A taxi ride with a snobbish driver, playing in a fountain on a hot day, buying beautiful paper, and my sister lost on the Eiffel Tower. My first trip to Paris.
As an adolescent, my family lived in Brussels, Belgium for several years; we had adventures most Americans don’t experience till adulthood. My parents knew of our fortune and took the time to haul us kids to every major city, and as many countries as they could. I was too young to understand this was exotic and glorious. At the time, it just felt like another long ride in a minivan full of kids. Oh wait, it WAS a lot of rides in a minivan (a 1993 Espace) full of kids. In fact, it was this van:
Even through the impossible to impress lens of adolescence, I remember Paris was special. For starters, it’s not that far from Brussels so by the time we climbed out the minivan, our nerves weren’t stretched to breaking. We’d already lived in Brussels for long enough that I was mostly fluent in French (it’s so much easier to learn languages when you’re young), I wanted to be turned loose and let to explore Paris by myself.
See, my dad’s idea of a ‘good time’ in a new city is to walk. And walk. And walk. Stare at old buildings, stop so he could get the perfect picture of oft photographed monuments, start walking again. My dad walks with a steady, brisk gate (with a little more bounce than saunter), he takes little notice of those around him. Looking back, I’ve decided my mom should be sainted for keeping up with him with SIX KIDS. To my mind as a child, it was just boring. (Let me confess now that the last time I was in Paris I walked. And walked. And walked. I would stop to stare at old buildings, taking my own version of common photographs, and started walking again. And it was awesome.)
Paris was hot. They were having an unusual heat wave and there was no way to find refuge from the heat. If you ducked into a store hoping for the AC, you were disappointed. Most places don’t have AC, store insides were even hotter and muggier than the outside.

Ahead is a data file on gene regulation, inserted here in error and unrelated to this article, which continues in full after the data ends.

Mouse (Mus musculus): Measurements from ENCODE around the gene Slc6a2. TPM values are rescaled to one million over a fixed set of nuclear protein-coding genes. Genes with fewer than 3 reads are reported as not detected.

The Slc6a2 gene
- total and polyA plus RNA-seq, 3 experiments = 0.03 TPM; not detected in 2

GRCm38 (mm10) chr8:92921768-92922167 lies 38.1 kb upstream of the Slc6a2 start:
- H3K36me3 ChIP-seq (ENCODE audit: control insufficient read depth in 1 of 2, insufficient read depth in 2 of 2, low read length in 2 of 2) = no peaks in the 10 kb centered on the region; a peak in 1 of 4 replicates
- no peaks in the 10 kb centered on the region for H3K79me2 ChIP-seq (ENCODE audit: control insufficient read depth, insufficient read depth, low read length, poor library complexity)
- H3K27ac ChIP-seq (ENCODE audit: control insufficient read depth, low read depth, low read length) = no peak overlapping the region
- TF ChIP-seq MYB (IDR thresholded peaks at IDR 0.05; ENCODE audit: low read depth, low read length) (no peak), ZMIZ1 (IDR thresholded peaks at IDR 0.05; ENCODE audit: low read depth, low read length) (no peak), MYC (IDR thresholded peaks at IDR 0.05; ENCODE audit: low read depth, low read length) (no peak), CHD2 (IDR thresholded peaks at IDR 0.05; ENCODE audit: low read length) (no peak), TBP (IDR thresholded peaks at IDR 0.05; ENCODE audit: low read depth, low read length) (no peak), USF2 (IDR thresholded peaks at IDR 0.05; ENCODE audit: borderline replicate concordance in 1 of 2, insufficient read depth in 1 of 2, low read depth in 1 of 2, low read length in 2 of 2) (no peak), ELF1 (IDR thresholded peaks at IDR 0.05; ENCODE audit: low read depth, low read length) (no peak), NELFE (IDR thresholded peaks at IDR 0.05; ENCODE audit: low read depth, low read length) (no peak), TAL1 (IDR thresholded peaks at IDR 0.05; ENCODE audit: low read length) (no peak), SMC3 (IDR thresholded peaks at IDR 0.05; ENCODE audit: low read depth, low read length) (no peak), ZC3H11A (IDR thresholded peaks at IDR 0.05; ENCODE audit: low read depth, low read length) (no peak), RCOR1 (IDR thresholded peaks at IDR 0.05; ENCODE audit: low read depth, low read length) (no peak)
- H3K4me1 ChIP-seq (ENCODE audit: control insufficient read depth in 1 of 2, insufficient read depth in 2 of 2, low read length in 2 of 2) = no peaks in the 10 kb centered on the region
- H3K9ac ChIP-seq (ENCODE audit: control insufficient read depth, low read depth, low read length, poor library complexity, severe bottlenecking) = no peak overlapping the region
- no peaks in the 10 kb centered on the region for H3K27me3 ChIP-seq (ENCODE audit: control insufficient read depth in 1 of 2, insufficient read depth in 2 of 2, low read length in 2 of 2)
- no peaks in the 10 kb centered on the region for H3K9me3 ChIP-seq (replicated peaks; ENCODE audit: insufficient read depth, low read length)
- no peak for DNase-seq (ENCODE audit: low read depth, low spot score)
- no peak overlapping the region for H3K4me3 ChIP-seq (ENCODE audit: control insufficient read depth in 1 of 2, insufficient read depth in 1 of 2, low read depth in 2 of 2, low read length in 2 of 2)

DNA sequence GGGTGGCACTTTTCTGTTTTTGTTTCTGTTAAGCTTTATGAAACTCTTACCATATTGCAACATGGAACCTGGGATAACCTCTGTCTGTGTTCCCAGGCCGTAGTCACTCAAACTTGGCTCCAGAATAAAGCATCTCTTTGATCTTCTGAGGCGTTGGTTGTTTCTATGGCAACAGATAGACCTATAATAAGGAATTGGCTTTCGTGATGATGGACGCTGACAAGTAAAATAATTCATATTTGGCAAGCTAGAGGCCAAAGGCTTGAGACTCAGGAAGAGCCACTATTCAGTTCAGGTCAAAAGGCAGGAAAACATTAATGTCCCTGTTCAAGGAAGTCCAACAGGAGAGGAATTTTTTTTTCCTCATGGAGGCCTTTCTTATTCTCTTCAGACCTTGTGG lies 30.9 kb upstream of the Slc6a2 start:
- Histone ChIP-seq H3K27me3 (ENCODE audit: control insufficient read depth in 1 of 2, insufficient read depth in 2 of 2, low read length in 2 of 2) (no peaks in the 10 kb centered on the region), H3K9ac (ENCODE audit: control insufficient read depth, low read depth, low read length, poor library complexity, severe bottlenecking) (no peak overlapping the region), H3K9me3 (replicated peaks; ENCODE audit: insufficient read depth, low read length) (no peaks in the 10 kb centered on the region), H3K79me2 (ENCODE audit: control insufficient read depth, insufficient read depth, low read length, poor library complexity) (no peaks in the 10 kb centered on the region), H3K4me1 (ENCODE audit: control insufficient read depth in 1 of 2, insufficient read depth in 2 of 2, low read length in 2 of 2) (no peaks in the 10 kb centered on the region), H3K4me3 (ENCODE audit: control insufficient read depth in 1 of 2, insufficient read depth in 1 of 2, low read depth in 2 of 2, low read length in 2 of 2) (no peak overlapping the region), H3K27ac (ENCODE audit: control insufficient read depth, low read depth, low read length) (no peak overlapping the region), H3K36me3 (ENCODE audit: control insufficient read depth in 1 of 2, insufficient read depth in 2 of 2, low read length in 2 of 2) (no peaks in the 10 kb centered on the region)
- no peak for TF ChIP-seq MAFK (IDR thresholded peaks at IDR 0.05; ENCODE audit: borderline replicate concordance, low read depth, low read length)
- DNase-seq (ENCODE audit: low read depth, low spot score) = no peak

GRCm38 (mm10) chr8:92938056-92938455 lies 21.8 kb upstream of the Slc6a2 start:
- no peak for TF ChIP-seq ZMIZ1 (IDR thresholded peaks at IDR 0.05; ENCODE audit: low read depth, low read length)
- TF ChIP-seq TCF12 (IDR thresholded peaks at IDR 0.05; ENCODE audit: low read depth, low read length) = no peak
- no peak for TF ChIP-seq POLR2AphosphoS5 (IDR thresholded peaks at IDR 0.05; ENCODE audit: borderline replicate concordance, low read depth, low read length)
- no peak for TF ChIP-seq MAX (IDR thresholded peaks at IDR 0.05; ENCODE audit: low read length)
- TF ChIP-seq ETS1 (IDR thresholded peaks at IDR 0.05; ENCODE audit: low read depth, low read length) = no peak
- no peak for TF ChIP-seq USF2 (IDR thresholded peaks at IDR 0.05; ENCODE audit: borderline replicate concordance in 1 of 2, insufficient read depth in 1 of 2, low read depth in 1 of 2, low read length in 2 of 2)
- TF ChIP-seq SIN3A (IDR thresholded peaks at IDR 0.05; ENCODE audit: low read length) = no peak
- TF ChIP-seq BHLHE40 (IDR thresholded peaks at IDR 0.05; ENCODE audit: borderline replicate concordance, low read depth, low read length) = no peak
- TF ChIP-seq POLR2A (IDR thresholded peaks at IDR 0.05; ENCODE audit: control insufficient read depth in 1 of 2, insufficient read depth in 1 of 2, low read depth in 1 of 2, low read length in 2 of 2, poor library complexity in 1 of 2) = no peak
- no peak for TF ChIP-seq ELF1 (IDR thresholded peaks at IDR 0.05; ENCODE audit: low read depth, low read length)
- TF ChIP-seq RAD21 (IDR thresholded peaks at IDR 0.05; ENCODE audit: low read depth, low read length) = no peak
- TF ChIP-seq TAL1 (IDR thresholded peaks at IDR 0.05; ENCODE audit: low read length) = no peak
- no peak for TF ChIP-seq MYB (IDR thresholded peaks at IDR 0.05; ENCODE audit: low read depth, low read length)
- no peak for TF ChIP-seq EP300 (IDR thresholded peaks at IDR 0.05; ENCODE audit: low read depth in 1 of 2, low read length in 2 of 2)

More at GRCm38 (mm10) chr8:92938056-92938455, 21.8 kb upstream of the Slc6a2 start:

This day was over 20 years ago so you’ll have to pardon that I can’t remember the exact sequence of everything, but I remember walking down this path in a park, feeling the cool shade of the trees.
It was still early in the day when we saw this fountain, full of partially dressed children. I don’t remember a time when this could have happened in the States, that people would allow children to play on a historical monument or that city officials would stand by smiling while citizens jumped into a fountain. My siblings and I kicked off our shoes and joined in. (Adolescents are a funny mix of adult sophistication and innately playful child- it would be years before I grew into become the type to stand by the fountain and watch). Searching online for pics of Parisian fountains, I recognized this as the one we played in:
(I know my dad has a picture of us in the fountain, but I was wearing denim overalls so I didn't try too hard to locate that pic...)
Getting back to our walk, letting our clothes dry in the heat, we trod through common tourist areas. Though I don’t know the districts we were in, souvenir stands crammed the side walks, vendors calling hello to us awkward, still slightly damp, Americans. I was walking next to my dad, in conversation we had put our arms around each other to best hear one another and not get separated in the crowd. One rather persistent street artist stopped us, offering to do a charcoal drawing of us together or of me alone. My French was pretty solid by then but it was confusing, he referred to me as ‘the lady,’ and ‘your love,’ and I thought I was misunderstanding him- I mean, I was with my dad. Walking away from him, I thought over his words, trying to puzzle what he said. “Um dad, what was that guy saying…”
He explained, “You don’t look like a teenager, and it’s France.” (It was years before I connected the dots about that one!)